BOSTON- Walk through downtown Boston and you will be bombarded by images of street performers break dancing in the middle of huge crowds, banging away at homemade drums, or performing their adventurous acts.
Some perform for the love of their art or for the crowds' adoration, but many perform to survive. These street performers, like many in the nation, have been affected by the wavering economic times.
Colin Campbell, a 23 year-old juggler, acrobat, and all-around entertainer from Marshfield, Mass., has been performing in Faneuil Hall since May. Performing is not only a way to express his creativity but is also his full-time job.
Relatively new to the Faneuil Hall street performers crew, Campbell said that the economy has not had a major effect on his pocket since firmly establishing his show. "My show just recently started to get pretty solid, but I was struggling for a long time, you know, barely making like $50 a day," he said.
Despite the initial struggle, Campbell said he saw a turn around in profits. "I mean people, if they are entertained, they're willing to tip you," he said, "If they feel like you did a job well done, they'll come up and donate something at the end." His shows, which are sanctioned by the Faneuil Hall street performers committee, draw large crowds of tourists and locals.
A veteran break-dancer, who refers to himself as Ock, has been in the business of street performing for years. The 24 year-old New York native began by performing in Faneuil Hall and recently made the switch to the pier in front of the New England Aquarium to avoid other break-dancing crews.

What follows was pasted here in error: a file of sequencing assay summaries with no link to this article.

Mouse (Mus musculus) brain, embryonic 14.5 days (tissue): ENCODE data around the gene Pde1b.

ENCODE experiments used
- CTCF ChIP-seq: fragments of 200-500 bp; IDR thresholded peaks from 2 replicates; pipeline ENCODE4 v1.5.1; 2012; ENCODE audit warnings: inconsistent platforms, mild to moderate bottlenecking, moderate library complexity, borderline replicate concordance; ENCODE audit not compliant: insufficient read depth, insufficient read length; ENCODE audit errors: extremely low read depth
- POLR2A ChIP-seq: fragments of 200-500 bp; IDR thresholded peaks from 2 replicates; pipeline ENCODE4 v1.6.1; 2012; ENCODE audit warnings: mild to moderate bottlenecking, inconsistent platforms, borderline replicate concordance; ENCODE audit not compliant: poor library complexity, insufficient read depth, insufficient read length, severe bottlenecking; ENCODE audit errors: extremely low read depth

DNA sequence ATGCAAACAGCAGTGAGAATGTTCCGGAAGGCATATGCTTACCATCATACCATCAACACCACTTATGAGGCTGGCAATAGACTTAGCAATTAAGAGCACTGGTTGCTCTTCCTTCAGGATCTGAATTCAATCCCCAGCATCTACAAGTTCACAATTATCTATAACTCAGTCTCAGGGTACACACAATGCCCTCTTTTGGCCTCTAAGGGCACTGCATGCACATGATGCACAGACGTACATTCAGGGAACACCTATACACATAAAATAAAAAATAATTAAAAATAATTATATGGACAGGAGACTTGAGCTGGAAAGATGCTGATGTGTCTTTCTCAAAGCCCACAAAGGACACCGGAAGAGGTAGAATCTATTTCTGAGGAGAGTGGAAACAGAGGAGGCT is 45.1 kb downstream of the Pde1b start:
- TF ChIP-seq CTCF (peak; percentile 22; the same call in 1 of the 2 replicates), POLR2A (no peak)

Ock said that although he lives off the money he makes performing, it's not the main reason to keep performing. His partner, an 18 year-old who goes by the name Snap Boogie, said he doesn't do it for a living now, but sees himself performing in the future as a full-time job. Both said that since moving their location to the pier, they've struggled to earn the money they once did.
Fellow Faneuil Hall performer, Joshua Rodriguez, said that unlike Campbell, he has seen a decline in tips due to the economy.
Rodriguez, a 20 year-old bucket and tin cookware drummer from Boston, has been performing as Faneuil Hall since he was in the eighth grade. He said that when he first started, he earned $500 a day, but that he's seen a dramatic decrease with the recession. "When the Dow was up, money was everywhere. People were just dropping it and forgetting about it," he said.
Rodriguez said that after the economic boom of 2004-2006 he started to see a change in his earnings. "When the Dow went down, I started making 150 bucks a day, same amount of time, same size crowds. It completely went down the s*****," he said.
Unlike Campbell, Rodriguez said he does not life off of the money he earns performing. "It's been something that I come out and do just to relieve stress and, you know, to make gas money and insurance money, [to pay the] cell phone bill. That's really all it can do for me," he said. He added that he does not see himself performing past the age of 23, when he expects to be out of school and working at another job.
All four performers commented that the seasons also affected their daily earnings. Campbell said that he plans to move to Key West, Fla. for the winter, although "it's better up here" as far as tips go. Rodriguez, on the other hand, said he will try his luck and stay at Faneuil Hall with hopes that the influx of holiday shoppers will help him out.